BATON ROUGE, La. (AP) — Louisiana House Republicans pushed ahead Monday with a proposal to undo the seven-year sales tax passed last year to stabilize state finances, while elsewhere, efforts to boost the state's gasoline tax and to centralize sales tax collections fizzled after meeting opposition.
The House Appropriations Committee voted 12-5 along partisan lines to advance GOP leader Lance Harris' bill to phase out the 0.45% state sales tax over four years, eliminating it by mid-2023. Republicans backed advancing the measure to the House floor, while Democrats opposed the move.
Harris, of Alexandria, said two years of surpluses suggest Democratic Gov. John Bel Edwards and the majority-GOP Legislature passed more taxes and fees than are needed. He said some of those dollars should be returned to taxpayers.
"Let the families spend their money like they want to," Harris said.
The bill isn't expected to become law. Edwards opposes rolling back the sales tax any earlier than its mid-2025 expiration date, and the Senate tax committee has killed a separate proposal aimed at reworking the sales tax, with senators saying they don't want to tweak last year's hard-fought tax compromise. Even if the proposal never reaches the governor's desk, Republicans are using it to criticize Edwards' record on taxes in an election year where he faces two GOP challengers.
Edwards' chief lawyer Matthew Block opposed Harris' bill during committee debate Monday, saying the tax deal reached after seven special sessions ended a decade of budget uncertainty.
"It put us on a sound fiscal footing for the first time in a long time. It seems like there's some amnesia" about the prior budget cut concerns, Block said.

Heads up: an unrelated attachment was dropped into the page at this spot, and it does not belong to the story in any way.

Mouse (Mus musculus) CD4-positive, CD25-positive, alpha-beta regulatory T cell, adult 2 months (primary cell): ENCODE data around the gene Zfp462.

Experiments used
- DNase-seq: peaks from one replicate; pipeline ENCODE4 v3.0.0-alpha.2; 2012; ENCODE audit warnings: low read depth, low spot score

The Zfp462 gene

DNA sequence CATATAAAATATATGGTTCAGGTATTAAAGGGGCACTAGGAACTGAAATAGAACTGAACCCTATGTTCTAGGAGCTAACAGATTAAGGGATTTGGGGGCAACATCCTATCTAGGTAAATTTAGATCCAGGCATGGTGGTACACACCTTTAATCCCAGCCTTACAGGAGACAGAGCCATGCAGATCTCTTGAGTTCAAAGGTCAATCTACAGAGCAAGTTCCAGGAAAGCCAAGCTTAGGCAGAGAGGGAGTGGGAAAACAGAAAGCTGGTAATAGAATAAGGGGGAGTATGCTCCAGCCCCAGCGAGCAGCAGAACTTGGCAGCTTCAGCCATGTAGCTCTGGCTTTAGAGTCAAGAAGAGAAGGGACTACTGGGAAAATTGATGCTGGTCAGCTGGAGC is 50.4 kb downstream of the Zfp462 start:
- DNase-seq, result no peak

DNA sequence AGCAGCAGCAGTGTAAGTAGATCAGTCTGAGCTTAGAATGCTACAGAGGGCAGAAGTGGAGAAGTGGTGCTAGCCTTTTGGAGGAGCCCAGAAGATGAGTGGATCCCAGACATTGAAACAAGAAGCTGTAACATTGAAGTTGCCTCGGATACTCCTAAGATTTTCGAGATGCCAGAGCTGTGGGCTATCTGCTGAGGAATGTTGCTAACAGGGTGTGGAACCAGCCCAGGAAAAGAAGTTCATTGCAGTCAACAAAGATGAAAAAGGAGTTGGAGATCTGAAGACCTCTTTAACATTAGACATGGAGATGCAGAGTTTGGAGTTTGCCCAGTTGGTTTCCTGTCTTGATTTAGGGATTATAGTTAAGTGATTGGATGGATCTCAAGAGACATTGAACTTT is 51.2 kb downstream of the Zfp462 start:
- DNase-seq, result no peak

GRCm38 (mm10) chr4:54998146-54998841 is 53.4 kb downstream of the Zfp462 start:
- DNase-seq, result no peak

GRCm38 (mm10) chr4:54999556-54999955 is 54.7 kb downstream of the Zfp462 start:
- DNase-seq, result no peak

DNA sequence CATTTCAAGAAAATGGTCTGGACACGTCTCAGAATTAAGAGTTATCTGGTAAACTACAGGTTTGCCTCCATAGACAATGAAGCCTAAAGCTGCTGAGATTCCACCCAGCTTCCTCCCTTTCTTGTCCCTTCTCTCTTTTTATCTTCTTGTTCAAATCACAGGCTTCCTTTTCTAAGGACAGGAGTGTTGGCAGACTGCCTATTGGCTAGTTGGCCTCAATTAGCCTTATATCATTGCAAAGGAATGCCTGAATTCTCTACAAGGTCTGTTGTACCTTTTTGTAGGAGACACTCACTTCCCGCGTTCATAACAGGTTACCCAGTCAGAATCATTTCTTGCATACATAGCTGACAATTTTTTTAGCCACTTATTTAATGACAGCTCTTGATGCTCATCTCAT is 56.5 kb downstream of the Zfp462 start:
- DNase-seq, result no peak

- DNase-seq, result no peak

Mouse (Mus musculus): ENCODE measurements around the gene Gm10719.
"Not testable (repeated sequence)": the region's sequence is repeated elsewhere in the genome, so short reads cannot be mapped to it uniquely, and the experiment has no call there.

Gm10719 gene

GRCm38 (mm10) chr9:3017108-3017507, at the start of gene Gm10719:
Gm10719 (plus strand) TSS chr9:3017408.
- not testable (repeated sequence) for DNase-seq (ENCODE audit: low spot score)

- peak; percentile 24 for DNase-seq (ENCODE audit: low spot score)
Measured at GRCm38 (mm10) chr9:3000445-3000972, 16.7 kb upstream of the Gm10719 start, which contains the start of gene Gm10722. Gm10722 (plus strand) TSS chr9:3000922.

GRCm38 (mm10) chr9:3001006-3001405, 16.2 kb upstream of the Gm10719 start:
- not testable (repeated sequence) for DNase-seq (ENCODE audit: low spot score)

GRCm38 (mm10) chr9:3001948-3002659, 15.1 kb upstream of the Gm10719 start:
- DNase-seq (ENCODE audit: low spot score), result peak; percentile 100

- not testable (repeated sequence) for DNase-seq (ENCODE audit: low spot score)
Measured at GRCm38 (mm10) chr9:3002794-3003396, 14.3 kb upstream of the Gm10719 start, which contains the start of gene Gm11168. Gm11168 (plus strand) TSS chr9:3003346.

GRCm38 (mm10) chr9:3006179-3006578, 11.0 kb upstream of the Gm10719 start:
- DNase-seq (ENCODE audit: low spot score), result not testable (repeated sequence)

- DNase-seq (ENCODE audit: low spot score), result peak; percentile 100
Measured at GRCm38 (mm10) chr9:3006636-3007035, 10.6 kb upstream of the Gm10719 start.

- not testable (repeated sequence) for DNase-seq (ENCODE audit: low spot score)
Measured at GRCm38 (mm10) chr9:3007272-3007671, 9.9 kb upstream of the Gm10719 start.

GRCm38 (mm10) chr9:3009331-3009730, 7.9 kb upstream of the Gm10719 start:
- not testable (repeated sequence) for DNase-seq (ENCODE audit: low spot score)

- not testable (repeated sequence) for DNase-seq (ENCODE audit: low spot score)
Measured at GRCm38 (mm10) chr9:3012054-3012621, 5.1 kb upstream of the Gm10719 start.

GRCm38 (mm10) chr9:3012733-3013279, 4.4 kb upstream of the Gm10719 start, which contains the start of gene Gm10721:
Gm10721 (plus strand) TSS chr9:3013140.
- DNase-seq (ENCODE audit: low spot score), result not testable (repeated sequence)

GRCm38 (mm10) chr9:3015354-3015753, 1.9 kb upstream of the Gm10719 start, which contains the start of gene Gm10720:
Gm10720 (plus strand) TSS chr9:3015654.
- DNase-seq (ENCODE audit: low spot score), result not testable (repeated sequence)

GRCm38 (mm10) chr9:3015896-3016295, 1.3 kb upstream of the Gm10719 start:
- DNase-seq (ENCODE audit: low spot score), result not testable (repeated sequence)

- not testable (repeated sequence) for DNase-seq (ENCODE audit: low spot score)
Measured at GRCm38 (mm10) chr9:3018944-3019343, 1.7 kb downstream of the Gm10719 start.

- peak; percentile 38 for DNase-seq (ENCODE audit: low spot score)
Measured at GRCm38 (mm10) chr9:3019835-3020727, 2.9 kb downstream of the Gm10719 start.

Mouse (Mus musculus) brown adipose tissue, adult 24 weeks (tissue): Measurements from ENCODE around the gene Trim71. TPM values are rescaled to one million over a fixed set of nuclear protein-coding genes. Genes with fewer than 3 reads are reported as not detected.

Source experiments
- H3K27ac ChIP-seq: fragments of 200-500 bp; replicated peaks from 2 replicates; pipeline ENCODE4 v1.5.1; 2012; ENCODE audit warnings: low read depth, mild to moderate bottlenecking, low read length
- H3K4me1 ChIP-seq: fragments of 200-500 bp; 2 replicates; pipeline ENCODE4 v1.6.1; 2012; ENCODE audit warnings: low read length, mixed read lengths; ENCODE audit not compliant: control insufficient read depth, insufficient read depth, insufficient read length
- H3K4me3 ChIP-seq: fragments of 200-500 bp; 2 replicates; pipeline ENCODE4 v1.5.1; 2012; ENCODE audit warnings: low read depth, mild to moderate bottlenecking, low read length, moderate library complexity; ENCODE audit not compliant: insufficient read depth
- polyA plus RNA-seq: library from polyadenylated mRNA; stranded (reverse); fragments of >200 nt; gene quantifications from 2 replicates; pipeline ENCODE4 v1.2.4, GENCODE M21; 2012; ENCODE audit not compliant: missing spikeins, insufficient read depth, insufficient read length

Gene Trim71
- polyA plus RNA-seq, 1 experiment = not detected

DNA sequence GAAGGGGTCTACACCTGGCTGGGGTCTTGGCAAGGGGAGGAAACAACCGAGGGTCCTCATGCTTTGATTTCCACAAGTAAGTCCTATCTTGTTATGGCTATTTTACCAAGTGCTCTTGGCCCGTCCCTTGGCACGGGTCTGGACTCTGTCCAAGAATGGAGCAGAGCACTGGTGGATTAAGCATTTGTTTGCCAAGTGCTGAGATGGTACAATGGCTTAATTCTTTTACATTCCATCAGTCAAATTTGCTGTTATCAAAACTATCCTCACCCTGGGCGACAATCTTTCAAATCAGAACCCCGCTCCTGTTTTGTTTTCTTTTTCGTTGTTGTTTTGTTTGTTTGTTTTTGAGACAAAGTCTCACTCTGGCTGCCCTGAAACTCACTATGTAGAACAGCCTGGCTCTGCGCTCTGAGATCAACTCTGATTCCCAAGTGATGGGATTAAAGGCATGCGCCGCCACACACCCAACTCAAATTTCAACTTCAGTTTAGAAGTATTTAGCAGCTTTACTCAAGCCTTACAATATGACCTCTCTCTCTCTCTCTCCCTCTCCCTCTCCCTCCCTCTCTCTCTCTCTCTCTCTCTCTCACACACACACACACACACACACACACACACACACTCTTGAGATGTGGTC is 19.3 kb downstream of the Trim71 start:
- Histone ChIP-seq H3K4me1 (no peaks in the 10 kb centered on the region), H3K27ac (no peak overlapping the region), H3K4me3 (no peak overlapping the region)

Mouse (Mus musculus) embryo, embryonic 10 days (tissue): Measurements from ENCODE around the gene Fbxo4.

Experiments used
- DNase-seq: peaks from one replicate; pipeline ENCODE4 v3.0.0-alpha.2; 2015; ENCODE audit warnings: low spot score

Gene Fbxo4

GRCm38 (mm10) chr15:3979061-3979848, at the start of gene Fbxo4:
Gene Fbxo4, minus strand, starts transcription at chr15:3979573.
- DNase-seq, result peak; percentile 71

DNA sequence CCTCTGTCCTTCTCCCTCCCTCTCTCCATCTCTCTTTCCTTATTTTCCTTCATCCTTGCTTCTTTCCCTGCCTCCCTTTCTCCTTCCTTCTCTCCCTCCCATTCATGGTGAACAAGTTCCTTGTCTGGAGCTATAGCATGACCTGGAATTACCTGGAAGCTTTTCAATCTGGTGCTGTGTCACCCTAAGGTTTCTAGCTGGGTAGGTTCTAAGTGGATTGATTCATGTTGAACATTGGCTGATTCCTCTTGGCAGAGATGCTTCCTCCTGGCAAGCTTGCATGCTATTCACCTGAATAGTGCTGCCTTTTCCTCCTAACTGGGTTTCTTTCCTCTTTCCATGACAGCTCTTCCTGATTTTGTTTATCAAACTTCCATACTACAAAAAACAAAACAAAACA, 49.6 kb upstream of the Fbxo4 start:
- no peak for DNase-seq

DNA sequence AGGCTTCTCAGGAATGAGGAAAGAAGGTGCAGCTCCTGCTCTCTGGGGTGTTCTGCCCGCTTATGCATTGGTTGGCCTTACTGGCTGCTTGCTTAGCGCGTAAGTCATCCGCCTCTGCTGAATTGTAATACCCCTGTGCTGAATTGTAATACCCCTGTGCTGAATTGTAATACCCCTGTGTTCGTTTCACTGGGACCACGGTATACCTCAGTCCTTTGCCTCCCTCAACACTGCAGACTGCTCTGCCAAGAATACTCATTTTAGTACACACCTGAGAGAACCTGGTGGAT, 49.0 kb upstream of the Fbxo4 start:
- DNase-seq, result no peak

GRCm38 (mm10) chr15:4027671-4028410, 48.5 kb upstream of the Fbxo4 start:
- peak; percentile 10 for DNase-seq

Harris' proposal would strip $87 million from state coffers starting on July 1, 2020. That figure would grow to $392 million by the fourth and final year of the phase-out.
Rep. Walt Leger, the House's top-ranking Democrat, asked what Harris proposes to cut when the sales tax money starts disappearing. Harris replied that it was too soon to have such talks.
As the sales tax phase-out legislation advanced, two House Republicans stalled their own tax proposals in the House Ways and Means Committee amid significant opposition.
Rep. Steve Carter shelved his bid to raise the state gasoline tax to pay for road projects. Rep. Tanner Magee jettisoned his proposal that would start the centralization of sales tax collections, rather than having local officials do the work.
Carter, a Baton Rouge Republican, has sought for years to increase the gas tax to chip away at a $14 billion backlog of road and bridge projects. Business groups back the effort, but Carter acknowledged he couldn't win support for the idea, particularly in an election year.
Magee, a Houma Republican, also faced heavy resistance from local elected officials across Louisiana, in his effort to start a process for centralizing sales tax collection work that currently is handled by parish officials. Several business organizations backed Magee's proposal, describing Louisiana's numerous sales tax collectors as cumbersome and out of step with other states. But organizations representing municipal government, police juries, school boards and sheriffs objected to the change.
"I understand maybe we're not ready to go there yet," Magee said before shelving his bill. "I'll keep working on it."
House Bills 57, 542 and 599: www.legis.la.gov
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